II. Drift Card I Found on the Beach
I had to calm myself after hearing the news that the government of British Columbia, acting on behalf of industry, had amended the B.C. Parks Act to allow for pipelines and resource extraction (see above).
When my blood boils like this, my mind spins, and I find myself lost in fury. For me, the remedy for this turmoil is to go for a walk; at times extremely long and enhanced, at times short and sweet. This excursion was a mix of both, heightened but short, lasting approximately 3 hours.
I gathered some supplies, checked the weather, got my gear together, and headed out. I bee-lined it towards the core of the city, seeking industry. I was lost in thought almost instantly, trying to wrap my head around this insanity.
The smell of business and the sight of structures were surreal. I needed to ground, to find a sense of familiarity.
Being well versed in the realm of comics, aware of the cultural and historical significance of this genre, I found a couple of stores and browsed through their selection. Doing so dissipated my distaste for society, helping me to find the beauty of humanity, bringing me back to reality. It felt like a heavy burden being lifted.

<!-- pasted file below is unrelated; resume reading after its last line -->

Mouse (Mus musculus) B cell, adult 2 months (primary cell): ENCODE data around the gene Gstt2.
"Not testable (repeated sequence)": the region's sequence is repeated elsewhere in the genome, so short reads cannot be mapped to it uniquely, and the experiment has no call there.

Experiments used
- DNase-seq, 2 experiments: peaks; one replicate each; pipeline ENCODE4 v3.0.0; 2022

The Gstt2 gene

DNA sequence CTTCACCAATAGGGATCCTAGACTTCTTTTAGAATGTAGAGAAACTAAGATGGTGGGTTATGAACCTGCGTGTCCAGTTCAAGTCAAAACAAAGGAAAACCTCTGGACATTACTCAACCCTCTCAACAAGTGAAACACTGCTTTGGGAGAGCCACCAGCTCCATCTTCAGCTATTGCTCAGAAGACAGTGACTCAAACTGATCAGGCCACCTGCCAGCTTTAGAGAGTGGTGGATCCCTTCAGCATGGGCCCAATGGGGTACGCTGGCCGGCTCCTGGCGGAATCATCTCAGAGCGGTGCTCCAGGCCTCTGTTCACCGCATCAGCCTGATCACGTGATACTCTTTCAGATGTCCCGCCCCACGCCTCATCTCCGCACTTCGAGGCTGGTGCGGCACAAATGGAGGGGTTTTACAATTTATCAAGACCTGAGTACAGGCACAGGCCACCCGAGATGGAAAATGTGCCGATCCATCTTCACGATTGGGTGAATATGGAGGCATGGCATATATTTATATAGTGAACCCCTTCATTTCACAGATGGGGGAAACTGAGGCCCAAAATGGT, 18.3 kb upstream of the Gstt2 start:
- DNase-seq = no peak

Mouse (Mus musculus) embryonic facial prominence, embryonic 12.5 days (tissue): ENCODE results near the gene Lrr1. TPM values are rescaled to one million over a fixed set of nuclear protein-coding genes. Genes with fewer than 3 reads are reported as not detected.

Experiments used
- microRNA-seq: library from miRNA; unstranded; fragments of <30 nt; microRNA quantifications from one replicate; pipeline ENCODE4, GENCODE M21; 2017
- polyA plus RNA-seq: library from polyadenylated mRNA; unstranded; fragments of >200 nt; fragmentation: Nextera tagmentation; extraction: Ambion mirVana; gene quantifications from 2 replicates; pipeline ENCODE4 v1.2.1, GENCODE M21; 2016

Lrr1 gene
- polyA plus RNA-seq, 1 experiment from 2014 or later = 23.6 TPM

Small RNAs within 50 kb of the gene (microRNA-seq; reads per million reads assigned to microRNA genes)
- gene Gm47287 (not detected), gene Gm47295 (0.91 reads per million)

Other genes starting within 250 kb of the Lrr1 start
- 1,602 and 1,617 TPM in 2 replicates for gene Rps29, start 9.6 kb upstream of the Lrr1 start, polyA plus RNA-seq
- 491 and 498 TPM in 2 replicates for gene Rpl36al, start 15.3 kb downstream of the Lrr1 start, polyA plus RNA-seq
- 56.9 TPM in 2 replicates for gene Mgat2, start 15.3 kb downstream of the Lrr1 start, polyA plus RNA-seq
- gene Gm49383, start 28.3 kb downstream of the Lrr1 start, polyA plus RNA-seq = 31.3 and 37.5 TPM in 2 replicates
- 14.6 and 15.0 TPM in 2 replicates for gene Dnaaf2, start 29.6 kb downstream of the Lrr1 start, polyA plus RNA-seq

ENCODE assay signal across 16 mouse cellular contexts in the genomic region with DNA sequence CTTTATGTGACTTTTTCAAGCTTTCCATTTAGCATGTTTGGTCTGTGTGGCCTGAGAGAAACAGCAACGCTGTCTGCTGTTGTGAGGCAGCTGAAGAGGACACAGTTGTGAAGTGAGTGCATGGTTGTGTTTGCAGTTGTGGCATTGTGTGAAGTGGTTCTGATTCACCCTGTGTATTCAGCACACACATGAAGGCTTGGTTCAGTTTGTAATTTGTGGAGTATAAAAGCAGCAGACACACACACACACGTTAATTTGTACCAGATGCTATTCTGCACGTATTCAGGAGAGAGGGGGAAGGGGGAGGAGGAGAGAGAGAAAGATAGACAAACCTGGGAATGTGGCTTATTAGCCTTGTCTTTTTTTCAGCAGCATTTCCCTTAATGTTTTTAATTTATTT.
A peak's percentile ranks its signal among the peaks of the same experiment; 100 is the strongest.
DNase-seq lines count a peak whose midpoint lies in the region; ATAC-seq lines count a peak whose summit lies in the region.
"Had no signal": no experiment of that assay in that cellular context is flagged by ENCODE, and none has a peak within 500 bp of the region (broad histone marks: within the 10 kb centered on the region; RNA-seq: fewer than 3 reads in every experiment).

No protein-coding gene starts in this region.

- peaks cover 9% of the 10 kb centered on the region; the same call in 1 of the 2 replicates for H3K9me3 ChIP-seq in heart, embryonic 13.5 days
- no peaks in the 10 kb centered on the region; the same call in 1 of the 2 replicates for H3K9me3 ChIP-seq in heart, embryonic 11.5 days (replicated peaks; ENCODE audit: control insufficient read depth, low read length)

I now felt the need to connect with the natural environment.
I found the busiest road in the city, the main artery, and headed out of the city center towards a park, knowing it would eventually lead me to the shore.
I got lost in thought again; trying to think rationally about what had just occurred and what the consequences would be.
My walk took me through trails, across a bridge, around a pond, allowing me to brush by bushes and mingle among the trees. I could breathe again.
As the vegetation and the remaining few scattered structures slowly parted, I heard the waves. The beach was in sight. My walk slowed, the tension in my body released. I could see clearly again.
Forecasts had called for rain, but the sun was shining. It was windy and brisk, mid-afternoon, around 2 pm. I was surprised to see so many people out and about; walking with their pets, holding hands, talking with friends, lounging, running, playing, laughing. It was beautiful. It was calming.